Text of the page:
Does A Hybrid Vehicle Make Sense For You?

February 25, 2014

  Buying a car is serious decision. There are so many complexities, questions to ask and things to consider. To help you, we've answered a few, common questions.

Q: Is a hybrid right for me?

A: “It depends on what type of driving you’re doing,” says Evan Harn, general manager of Oxmoor Chrysler, Dodge, Jeep, Ram in Louisville, Kentucky. “Hybrids are good for in-town trips because they are going to maximize your fuel efficiency, whereas a non-hybrid car is going to perform at its worst level in town. For common transportation, I don’t think you’re going to find that a hybrid is going to save you too much money.”

 Another expert agreed there are several things to consider before signing on the dotted line for a hybrid vehicle.

 “People who buy hybrid automobiles generally do so because they feel like they’re doing the right thing environmentally and for the gas mileage,” said Dan Dederick, general manager of Hendrick Chrysler Jeep and Hendrick Fiat in Fayetteville, North Carolina. “If you buy a hybrid purely for mileage savings, there’s a long payback period. The increased cost to buy a hybrid has to be divided out across your gas savings over a period of years. For the average driver, the break-even point is usually 7-8 years later, which isn’t normally how long somebody keeps his or her car. From a purely financial aspect, it’s not always a good decision.”

Q: Should I buy new or used?

A: “Most people either buy new cars all the time or they buy used cars all the time,” Dederick said. “The obvious reason to buy a used car is to save money. When buying a new car, depreciation is usually at its highest in the first year. The car starts to level off depreciation-wise around the third or fourth year. Years ago, people would trade in their cars every year or two just to have a car under warranty. Now, the warranties are much longer. You can get a 100,000-mile, five-year warranty. In the past, when you bought a used car, people thought it was going to be a problem. That’s not the case now. If you have a late-model used car, most of them are certified with warranties. When it comes to buying new or used, it’s really whatever the customer is comfortable with doing.”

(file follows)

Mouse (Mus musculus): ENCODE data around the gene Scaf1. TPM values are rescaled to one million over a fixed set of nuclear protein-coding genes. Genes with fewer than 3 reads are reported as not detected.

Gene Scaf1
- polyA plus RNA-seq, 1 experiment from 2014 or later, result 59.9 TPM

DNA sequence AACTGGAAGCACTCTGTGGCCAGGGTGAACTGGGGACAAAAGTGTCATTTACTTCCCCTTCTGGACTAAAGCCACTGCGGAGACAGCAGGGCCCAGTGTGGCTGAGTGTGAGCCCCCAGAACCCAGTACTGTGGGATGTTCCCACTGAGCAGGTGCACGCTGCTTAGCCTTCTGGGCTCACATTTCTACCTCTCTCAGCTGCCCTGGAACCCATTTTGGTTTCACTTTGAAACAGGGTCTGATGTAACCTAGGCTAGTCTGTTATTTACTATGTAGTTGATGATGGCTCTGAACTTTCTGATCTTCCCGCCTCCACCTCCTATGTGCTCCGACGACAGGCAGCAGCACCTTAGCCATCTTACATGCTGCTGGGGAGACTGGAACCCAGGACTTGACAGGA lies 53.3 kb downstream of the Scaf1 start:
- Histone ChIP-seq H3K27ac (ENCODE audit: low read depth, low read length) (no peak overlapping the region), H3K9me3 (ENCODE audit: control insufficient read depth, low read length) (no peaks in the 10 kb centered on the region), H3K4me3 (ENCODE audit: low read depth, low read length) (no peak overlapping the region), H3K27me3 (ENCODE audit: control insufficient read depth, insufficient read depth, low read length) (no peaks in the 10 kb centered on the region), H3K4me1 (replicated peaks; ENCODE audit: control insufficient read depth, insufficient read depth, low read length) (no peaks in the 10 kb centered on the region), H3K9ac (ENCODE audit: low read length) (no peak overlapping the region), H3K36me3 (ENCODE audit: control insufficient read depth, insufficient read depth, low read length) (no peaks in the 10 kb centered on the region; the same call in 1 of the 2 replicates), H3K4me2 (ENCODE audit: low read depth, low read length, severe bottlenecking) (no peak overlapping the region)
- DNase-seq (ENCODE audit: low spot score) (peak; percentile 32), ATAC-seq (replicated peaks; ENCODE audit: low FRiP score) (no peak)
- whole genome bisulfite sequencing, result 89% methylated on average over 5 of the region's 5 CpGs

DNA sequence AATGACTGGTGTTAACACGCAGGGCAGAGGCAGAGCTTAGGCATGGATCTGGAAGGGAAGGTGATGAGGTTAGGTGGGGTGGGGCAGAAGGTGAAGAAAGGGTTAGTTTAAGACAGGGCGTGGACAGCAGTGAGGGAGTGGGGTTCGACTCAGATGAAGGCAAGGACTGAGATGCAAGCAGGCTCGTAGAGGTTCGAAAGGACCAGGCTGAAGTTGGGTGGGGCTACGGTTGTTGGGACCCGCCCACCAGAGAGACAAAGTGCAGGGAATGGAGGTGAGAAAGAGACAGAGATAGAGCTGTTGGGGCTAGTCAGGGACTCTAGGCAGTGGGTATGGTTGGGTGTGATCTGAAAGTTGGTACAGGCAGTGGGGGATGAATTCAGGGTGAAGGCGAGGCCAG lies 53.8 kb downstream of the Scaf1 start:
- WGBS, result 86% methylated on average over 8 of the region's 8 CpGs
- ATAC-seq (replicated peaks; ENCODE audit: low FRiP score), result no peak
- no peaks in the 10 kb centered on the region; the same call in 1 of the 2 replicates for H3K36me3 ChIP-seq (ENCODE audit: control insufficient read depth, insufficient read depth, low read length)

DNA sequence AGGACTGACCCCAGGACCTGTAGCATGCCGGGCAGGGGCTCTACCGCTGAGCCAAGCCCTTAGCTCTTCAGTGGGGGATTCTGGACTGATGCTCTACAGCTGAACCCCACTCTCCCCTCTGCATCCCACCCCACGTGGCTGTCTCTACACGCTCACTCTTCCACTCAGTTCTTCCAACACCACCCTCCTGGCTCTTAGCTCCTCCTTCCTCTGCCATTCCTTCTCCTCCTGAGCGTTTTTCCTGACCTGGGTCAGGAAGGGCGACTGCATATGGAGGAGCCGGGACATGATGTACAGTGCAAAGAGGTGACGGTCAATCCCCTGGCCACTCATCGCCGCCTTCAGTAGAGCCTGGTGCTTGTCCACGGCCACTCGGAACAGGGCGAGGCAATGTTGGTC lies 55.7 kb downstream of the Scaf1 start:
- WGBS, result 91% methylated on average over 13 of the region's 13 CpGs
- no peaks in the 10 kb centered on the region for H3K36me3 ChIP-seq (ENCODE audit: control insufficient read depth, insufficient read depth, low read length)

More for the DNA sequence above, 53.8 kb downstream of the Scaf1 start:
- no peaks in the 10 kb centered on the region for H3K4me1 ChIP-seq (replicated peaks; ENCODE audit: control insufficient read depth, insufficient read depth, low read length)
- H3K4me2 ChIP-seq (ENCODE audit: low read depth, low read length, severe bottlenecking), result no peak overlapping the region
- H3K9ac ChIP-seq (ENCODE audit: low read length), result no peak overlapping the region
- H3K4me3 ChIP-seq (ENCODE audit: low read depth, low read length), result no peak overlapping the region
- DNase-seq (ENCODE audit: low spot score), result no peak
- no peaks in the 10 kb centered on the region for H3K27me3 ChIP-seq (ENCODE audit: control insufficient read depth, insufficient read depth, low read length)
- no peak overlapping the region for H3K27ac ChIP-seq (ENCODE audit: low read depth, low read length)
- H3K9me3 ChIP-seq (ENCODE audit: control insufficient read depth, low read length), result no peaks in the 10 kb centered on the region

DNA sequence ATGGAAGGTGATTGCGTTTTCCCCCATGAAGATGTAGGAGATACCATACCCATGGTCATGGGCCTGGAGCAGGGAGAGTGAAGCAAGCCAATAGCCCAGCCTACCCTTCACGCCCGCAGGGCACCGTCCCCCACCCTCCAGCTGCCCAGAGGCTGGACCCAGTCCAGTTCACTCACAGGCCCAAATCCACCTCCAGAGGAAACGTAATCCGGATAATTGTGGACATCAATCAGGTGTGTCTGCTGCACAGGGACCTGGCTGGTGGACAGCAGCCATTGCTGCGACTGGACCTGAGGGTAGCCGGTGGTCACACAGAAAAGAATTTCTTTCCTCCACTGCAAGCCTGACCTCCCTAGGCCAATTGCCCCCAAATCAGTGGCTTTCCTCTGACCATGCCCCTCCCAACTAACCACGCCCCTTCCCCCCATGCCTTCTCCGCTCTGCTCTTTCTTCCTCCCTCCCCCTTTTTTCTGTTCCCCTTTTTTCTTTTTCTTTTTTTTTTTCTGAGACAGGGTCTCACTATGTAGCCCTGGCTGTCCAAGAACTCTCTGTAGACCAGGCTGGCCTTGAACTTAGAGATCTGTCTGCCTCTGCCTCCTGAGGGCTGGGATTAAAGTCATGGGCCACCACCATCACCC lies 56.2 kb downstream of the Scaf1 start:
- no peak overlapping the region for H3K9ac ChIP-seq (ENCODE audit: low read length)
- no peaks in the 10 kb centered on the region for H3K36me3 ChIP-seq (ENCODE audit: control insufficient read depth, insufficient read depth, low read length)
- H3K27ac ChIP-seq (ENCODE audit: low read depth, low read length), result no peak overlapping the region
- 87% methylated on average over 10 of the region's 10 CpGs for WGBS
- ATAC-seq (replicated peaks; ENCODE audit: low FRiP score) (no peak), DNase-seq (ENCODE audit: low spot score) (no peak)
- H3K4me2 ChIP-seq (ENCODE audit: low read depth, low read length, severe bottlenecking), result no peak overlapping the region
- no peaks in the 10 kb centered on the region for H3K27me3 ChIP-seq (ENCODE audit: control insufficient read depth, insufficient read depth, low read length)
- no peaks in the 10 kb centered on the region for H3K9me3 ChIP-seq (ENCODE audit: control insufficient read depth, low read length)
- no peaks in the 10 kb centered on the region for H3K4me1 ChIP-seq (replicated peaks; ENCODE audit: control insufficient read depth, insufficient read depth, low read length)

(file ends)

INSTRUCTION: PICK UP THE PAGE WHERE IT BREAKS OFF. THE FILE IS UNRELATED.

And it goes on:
Harn agreed there are benefits to each type of purchase.

 “The good thing about buying a new car is that you don’t have to worry about taking care of any immediate maintenance requirements,” Harn said. “When you buy a pre-owned car, you’re taking a bit of a risk. Franchised stores that sell used cars typically go through the process of doing a 100- or 150-point UCI (Used Car Inspection) and most of them are fully reconditioning the cars. I would say that, if you buy a used car, buy it from a franchised dealership. If you can’t do that, then make sure you take the car you’re considering buying to your local mechanic for an inspection before you purchase it.”

Q: Should I buy or lease?

A: “If you plan on keeping your car for only a few years, then I would say leasing is the best option,” Dederick said. “The biggest advantage of leasing is that you have a smaller payment for more car, and at the end of the lease, you can buy the car, trade it or turn it in. You should buy your car if you know that you’re going to keep it for more than a few years.”

Q: What trim level do I want?

A: “Trim level is going to depend on your budget,” Harn said. “If you want a new car instead of a used car and you’re on a tight budget, you should look at the lowest trim level. If you’re a person who doesn’t need to be frugal, then you might look at a higher trim level. Trim level is also important for people who work out of their car. Not a lot of entry trim levels are going to offer GPS, and some people like the new technology — such as hands-free devices, Bluetooth, voice command navigation, etc. — that’s available. If you’re just using your car to get from point A to point B, then I would say an entry trim level car would work best for you. If you have a job where you’re going to be spending a lot of time on the phone while in the car or you’re doing a lot of out-of-town traveling, then I would say to look at a more-equipped car.”

 If you’re happy with the basics, you’re in luck.

 “The basics in today’s automobiles are pretty good,” Dederick said. “Most cars come with all the things you need. They have power windows, power door locks, cruise control, air conditioning and an AM/FM stereo. From there, the trim level is pretty much, ‘Do you want leather seats or do you want cloth seats?’ However, one thing you’ll find in higher-trim cars is you’ll see more electronics like navigation, blind-spot protection, backup cameras, etc. Those things are all nice to have, but they’re not things you absolutely need.”

The above article was written by Amanda Bowman and was published in the Winter 2014 edition of GoDrive magazine.